B & L Rootenberg Rare Books & Manuscripts has issued a catalogue of Science, Medicine, Natural History, Americana, Early Printed Books. When a bookseller so neatly describes their catalogue in the title, there isn't much to add. Nonetheless, we will add one point. Within these pages, along with the occasionally odd and obscure, you will find some of the most important books ever printed. Here are a few samples of what you will find.
The title was harmless enough: Narrative of the Surveying Voyages of His Majesty's Ships Adventure and Beagle... The primary contributor was the Captain, Robert Fitzroy. The two voyages took place in the 1820s and 1830s, the four-volume account being released in 1839. It was the third of the four volumes that garnered the most attention. That was the account of the naturalist on the second voyage, Charles Darwin. His descriptions of the natural life he saw in South America and adjacent islands was sufficiently gripping that his volume would later be published in additional runs by itself. Nonetheless, readers could not have imagined what Darwin was thinking as he looked over the similarities and differences between the continental and island species. It would lead to one of the most groundbreaking of biological theories ever conceived in the years ahead. Priced at $85,000.
Darwin's conclusion would come to fruition two decades later, when he explained it all in one of the most important scientific books ever written: On the Origin of Species by Natural Selection..., published in 1859. Darwin's description of evolution (a word he did not use until later on) is fully “evolved” here. This copy contains an inscription from Charles' son Leonard Darwin, stating there is a passage on page 184 his father regretted omitting from later editions. Also bound in at the end is a two-page letter from Charles Darwin and an unrecorded offprint of a paper on his work. $135,000.
This “scientific” work might have been even more controversial than Darwin's, had anyone taken William Gall seriously. A contemporary rebuttal said that “ridicule is the only weapon by which [Gall] can possibly be met.” In one of those long-winded titles that is as bizarre as the book, Gall explains his theories in The Solar System Paraphrased, or Our Range of Space as it Was and Is; Wherein All Astronomical Terms are Suppressed, and the Circles from the Sun to Neptune Presented to the Mind in Distinct Views, with the Physical Forces in Operation which Commenced, Developed, and Decomposed the Dependent Parts of Each Circle, Clearly Demonstrating that Gravitation is a Mathematical Delusion. To which is appended a Paraphrase on the Fall of Man. Take that, Newton! Gravity is but a delusion. Perhaps that explains why people float around in space ships. Gall was either way ahead of his time, or he was a nut case. This copy of Gall's 1855 treatise on the delusion of gravity (he wrote others) includes Gall's four-page rebuttal to the article that stated that ridicule was the only appropriate response. $1,500.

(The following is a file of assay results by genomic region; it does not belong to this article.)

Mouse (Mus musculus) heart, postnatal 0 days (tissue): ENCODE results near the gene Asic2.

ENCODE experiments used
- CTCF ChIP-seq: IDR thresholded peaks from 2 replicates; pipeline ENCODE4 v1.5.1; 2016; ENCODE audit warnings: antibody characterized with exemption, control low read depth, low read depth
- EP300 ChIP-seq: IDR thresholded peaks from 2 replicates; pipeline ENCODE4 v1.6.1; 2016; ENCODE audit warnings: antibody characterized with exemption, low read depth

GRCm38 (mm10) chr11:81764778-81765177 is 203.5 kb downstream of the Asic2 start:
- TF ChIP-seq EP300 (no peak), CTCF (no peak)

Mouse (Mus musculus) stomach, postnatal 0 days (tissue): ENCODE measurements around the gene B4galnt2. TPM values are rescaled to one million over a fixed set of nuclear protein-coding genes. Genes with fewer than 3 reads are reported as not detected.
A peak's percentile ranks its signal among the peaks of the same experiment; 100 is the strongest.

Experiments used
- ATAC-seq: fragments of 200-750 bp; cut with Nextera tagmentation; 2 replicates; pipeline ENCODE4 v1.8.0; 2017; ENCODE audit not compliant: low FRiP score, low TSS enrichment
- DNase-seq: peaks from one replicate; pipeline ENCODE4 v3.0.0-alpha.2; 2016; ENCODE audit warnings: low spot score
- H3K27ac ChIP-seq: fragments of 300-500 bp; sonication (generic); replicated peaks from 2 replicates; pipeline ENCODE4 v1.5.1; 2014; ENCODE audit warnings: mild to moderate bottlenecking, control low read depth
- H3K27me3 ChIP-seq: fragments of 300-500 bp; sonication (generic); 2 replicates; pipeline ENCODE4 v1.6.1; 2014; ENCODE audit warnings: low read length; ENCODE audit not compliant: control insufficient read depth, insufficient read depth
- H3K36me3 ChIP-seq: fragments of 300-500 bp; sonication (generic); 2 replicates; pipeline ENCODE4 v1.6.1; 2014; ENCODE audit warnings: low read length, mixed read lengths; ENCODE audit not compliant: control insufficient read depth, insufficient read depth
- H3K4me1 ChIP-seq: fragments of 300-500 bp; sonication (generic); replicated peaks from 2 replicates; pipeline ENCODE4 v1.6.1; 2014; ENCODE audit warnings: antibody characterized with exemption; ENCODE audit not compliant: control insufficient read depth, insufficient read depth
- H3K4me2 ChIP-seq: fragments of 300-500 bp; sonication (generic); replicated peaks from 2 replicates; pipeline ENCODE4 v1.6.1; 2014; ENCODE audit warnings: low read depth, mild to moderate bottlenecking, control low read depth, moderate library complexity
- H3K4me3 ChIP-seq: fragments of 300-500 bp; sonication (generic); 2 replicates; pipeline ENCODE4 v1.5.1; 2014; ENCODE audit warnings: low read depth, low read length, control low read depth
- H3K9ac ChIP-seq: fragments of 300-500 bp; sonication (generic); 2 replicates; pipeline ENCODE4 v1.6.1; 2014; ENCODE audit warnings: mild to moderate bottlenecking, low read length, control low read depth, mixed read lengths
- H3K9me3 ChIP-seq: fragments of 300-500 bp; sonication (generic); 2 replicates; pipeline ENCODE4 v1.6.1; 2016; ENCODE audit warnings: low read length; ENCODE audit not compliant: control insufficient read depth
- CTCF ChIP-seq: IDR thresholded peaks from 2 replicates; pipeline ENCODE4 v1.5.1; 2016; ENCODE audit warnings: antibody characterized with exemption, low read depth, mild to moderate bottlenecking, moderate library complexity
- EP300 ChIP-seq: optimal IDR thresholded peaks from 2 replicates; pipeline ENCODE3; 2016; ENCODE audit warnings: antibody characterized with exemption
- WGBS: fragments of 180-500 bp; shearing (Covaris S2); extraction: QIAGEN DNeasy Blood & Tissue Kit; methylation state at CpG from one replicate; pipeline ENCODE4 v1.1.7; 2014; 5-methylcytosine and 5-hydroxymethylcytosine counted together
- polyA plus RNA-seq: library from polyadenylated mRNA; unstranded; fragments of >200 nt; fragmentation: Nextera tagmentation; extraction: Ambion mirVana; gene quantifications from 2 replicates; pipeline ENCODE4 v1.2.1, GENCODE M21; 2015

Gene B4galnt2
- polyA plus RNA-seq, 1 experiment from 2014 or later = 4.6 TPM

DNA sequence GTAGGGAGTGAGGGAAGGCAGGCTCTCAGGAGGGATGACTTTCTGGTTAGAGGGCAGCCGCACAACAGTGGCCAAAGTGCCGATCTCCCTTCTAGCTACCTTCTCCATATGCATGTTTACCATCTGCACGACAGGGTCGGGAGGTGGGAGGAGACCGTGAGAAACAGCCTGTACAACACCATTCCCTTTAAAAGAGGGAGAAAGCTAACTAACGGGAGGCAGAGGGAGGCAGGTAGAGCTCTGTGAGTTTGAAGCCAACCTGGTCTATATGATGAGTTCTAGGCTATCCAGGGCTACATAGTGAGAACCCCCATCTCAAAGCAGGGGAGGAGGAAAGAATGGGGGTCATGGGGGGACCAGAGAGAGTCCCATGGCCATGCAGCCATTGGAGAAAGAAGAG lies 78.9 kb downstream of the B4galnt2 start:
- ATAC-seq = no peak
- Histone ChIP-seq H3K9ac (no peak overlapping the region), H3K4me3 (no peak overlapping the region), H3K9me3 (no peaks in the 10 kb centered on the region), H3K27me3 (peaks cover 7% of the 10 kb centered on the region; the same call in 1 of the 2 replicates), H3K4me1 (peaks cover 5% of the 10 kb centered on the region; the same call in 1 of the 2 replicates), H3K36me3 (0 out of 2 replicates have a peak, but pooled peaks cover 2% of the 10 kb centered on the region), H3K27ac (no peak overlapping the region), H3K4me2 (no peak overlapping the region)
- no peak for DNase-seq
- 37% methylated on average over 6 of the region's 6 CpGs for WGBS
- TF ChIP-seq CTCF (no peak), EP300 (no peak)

There is clearly only one Holy Grail of American poetry and this is it: a first edition of Walt Whitman's Leaves of Grass. Whitman was an unknown poet when he privately published his work in 1855, doing much of the typesetting and printing himself. After a slow start, Whitman's collection has come to be seen as the quintessential poetic expression of America. The author's recognition by Ralph Waldo Emerson, the leading American poet at the time, certainly helped to bring Whitman to the forefront of American poetry. $95,000.
Lewis Carroll was one of the most popular authors of his age, author of the tale of Alice and her visit to Wonderland. Charles Lutwidge Dodgson was not so well known, but Dodgson was “Carroll's” real name, and he also published under that name. Dodgson was a mathematics professor, rather than a spinner of fiction, but in 1879 he combined serious mathematics with whimsical fiction in Euclid and His Modern Rivals. Dodgson believed that none of the geometry textbooks of the day matched Euclid's original writings, and therefore the original should be used for teaching. However, rather than present his arguments in a serious essay, he created a play wherein Euclid debates his modern rivals. Dodgson explains his “lighter” presentation as an attempt “to make it a little less tedious and a little more acceptable to unscientific readers.” He goes on to note, “subjects there are, no doubt, which are in their essence too serious to admit of any lightness of treatment – but I cannot recognise Geometry as one of them.” This copy is inscribed by Dodgson to Rev. W.A. Barclay. $8,500.
This one takes us back to the dawn of modern communications technology, which is really not that long ago: Construction of Radio Phone and Telegraph Receivers for Beginners, by M. B. Sleeper. It was published in 1922, just two years after the first radio station began regular broadcasting. People were still building their own crystal sets to pick up those faint sounds. $900.